Written and Directed by Sofia Coppola (Lost In Translation) — Available on Apple TV+.
As most people know, Sofia Coppola is Hollywood royalty. She made appearances in many of her father’s films, before a less-than-stellar supporting performance in The Godfather Part III led to scathing reviews and, not long thereafter, her acting career was over. But Sofia Coppola is not just Hollywood royalty, she is also a terrific filmmaker. Over the years, she has managed to reinvent herself as a great director and for her second film as a director, 2003’s Lost in Translation, Coppola was allegedly inspired by her own relationship with her ex-husband and filmmaker Spike Jonze (Her). Since Lost in Translation, which I think is a beautiful film (as well as her best), it has been difficult not to look at her films as being directly inspired by her own experiences. When I watched On the Rocks, which, like Lost In Translation, features Bill Murray, I started to think about her relationship with both her father and middle-age.
Sofia Coppola’s On the Rocks follows Laura Keane (played by Rashida Jones) a mother and struggling novelist who lives with her husband, Dean (played by Marlon Wayans), in New York City. Laura spends her days dropping her kids off at school and, at her office, postponing the act of writing her next novel. Laura is stuck in a rut. However, she will soon have something else entirely to worry about. Because when her husband returns from a business trip, Laura finds another woman’s toiletry bag in his luggage. When Laura tells her philandering father, Felix (played by Bill Murray), he immediately suspects that his son-in-law is cheating on his daughter. Now Felix and Laura must get to bottom of things and figure out if Dean is actually hiding something or not.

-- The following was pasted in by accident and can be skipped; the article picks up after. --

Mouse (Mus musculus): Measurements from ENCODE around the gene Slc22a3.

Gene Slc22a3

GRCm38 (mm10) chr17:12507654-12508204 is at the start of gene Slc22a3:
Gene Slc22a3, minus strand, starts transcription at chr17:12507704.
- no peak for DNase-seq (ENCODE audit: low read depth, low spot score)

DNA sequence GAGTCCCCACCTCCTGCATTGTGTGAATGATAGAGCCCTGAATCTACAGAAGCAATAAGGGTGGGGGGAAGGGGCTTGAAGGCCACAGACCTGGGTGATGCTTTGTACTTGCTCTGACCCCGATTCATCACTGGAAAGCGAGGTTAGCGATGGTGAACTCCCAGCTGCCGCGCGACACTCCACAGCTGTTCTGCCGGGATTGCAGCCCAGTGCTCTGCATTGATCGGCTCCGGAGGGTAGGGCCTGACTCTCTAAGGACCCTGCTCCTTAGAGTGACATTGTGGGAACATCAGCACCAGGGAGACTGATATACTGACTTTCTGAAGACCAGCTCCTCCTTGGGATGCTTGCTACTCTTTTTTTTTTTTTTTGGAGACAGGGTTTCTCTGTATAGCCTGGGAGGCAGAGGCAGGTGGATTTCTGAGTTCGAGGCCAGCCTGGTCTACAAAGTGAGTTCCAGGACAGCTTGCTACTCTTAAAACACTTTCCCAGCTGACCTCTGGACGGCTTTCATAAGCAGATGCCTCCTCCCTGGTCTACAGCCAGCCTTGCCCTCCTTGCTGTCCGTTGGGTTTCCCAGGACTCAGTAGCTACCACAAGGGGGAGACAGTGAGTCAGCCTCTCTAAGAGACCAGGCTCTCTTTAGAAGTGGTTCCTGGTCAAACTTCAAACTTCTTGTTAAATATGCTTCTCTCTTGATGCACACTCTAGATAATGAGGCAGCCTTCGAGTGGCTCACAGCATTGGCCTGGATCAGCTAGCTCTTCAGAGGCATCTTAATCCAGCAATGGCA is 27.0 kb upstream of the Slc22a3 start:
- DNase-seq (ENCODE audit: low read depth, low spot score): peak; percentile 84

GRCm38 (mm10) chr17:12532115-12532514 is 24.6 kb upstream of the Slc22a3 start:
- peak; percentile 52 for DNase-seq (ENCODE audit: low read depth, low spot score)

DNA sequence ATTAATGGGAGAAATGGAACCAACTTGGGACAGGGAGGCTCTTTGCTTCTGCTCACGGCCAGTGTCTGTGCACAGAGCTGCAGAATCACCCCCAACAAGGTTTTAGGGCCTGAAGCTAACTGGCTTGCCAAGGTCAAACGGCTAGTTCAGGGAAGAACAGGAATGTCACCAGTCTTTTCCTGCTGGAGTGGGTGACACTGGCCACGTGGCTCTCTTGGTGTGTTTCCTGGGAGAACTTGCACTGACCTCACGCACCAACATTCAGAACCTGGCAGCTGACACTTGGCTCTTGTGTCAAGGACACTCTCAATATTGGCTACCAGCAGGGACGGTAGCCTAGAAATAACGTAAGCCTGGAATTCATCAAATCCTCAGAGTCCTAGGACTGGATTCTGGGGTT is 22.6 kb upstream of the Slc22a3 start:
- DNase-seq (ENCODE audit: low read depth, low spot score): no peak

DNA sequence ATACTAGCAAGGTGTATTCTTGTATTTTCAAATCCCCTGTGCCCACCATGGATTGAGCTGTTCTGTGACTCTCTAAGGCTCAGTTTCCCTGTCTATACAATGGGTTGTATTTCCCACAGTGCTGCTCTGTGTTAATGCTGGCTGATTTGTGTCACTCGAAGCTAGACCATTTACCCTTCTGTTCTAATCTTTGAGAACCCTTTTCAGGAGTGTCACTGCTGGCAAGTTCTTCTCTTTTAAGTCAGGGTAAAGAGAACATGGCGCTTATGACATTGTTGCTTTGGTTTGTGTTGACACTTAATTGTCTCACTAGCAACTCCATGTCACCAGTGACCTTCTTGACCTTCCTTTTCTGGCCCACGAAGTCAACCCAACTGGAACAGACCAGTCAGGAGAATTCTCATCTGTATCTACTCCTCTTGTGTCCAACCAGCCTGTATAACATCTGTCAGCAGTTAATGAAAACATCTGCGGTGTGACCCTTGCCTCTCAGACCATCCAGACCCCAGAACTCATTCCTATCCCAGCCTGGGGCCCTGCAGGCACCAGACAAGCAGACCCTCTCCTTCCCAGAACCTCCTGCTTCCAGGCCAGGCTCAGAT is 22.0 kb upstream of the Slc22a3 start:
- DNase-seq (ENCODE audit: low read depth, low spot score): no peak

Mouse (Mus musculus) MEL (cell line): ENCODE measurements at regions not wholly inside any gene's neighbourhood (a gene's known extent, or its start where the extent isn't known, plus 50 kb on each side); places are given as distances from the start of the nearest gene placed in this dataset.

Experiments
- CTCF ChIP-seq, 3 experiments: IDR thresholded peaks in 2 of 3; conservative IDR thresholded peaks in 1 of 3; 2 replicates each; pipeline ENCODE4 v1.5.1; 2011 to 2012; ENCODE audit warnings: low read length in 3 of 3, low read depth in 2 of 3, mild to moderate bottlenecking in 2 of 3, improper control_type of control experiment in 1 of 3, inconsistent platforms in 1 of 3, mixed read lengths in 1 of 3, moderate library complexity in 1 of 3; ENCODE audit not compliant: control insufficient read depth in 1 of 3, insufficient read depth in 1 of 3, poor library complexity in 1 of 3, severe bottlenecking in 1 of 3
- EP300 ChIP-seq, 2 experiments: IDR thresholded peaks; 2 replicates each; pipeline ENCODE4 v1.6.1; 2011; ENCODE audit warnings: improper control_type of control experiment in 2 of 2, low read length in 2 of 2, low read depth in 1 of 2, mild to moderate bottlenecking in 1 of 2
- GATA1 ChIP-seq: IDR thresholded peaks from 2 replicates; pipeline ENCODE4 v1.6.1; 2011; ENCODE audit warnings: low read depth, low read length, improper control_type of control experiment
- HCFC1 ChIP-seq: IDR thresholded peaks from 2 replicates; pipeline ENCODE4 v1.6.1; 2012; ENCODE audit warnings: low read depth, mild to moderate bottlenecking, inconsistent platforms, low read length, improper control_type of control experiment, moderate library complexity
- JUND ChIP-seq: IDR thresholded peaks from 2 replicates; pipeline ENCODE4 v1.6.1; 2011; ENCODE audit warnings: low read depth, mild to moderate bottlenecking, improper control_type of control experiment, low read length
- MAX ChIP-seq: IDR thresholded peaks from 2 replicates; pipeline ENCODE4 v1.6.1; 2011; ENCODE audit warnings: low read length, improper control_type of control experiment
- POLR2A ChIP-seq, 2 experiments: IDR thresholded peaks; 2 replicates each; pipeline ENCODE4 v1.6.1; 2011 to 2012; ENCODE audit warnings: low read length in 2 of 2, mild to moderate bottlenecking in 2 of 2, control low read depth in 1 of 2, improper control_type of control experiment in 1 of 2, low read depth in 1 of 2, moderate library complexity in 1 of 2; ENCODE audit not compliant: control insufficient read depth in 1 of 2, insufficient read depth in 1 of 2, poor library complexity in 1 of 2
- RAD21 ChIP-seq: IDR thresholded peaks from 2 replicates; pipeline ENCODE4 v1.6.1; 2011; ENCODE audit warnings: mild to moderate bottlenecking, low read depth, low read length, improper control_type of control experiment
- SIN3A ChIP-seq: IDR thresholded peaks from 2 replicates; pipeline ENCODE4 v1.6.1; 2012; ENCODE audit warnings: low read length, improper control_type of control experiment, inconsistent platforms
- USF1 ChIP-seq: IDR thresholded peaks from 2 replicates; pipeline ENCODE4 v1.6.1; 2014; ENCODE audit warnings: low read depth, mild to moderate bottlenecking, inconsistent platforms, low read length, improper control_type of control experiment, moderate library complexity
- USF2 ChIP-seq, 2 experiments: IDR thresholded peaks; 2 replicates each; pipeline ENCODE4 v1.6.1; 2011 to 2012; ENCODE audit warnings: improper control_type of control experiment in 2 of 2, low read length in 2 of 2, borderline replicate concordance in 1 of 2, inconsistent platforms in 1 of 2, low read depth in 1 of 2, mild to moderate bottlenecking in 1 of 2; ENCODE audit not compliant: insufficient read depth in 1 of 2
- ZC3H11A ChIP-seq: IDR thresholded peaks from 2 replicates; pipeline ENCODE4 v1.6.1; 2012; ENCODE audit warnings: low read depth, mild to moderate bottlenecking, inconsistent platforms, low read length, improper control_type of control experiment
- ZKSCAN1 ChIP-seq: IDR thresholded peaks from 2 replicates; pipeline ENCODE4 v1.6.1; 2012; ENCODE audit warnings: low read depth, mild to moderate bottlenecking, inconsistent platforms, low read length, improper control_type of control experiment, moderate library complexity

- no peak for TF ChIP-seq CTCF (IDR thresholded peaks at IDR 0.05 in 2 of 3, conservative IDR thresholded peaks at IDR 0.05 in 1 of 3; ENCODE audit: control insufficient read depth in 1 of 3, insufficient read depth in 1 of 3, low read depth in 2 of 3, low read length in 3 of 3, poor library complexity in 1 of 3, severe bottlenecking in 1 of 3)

I think of Sofia Coppola’s On the Rocks almost as a middle-aged coming-of-age film, so to speak. In my mind, it is a film about accepting your lot in life, the speed at which middle-age goes compared to the excitement of your younger years, and how a parent can have a power over you that is detrimental to your marriage. Throughout the film, there is a running theme involving bracelets and watches, which, at least according to Murray’s character, symbolize how others control or own you. This theme of ownership and control is clear and present from the film’s first lines to its last scenes. I thought this was a well-articulated and well-executed theme that really made the movie what it was, and I am curious about whether or not this feeling of ownership has been a problem in Sofia Coppola’s life. In any case, like Laura in the film, Sofia Coppola’s father is, in a way, a larger-than-life figure.
Bill Murray is excellent. While it is certainly not a career-best performance, Murray made the film the relative success that I think it is. The film would, frankly, not have been the same without him. I had to stop myself from saying “I love Bill Murray,” more than a dozen times while I was watching the film. Murray is an all-timer, and perhaps he should’ve won the Academy Award for Best Actor for his performance in Lost in Translation. Murray lost out to Sean Penn back in the day, and, even though I don’t think his performance in On the Rocks is as memorable as his turn in Sofia Coppola’s 2003 hit, I would love it if Murray was honored with at least a nomination for his delightful and charming but old-fashioned performance in Sofia Coppola’s latest film. In the film’s best sequence, he and Rashida Jones’ character race through New York City in a vintage red car.
I have to say that I didn’t really connect with Jones and Wayans’ characters or their marriage. I think the film would’ve worked better if the film had worked harder to build a relationship that you genuinely care about. Because when you don’t really connect with them, then you end up cheering for the wrong thing, essentially. Generally, I also think it’s frustrating how the film ends. I will say, though, that I thought Coppola used Jenny Slate’s one-note character very well, and that Slate was absolutely perfect in the role.
If the central relationship had been built up more or a little bit better, then the film might’ve felt more consequential. Instead, On the Rocks is just an alright coming-of-middle-age-film that is elevated immensely by an undeniably charming performance from Bill Murray.
7.5 out of 10
– Review Written by Jeffrey Rex Bertelsen.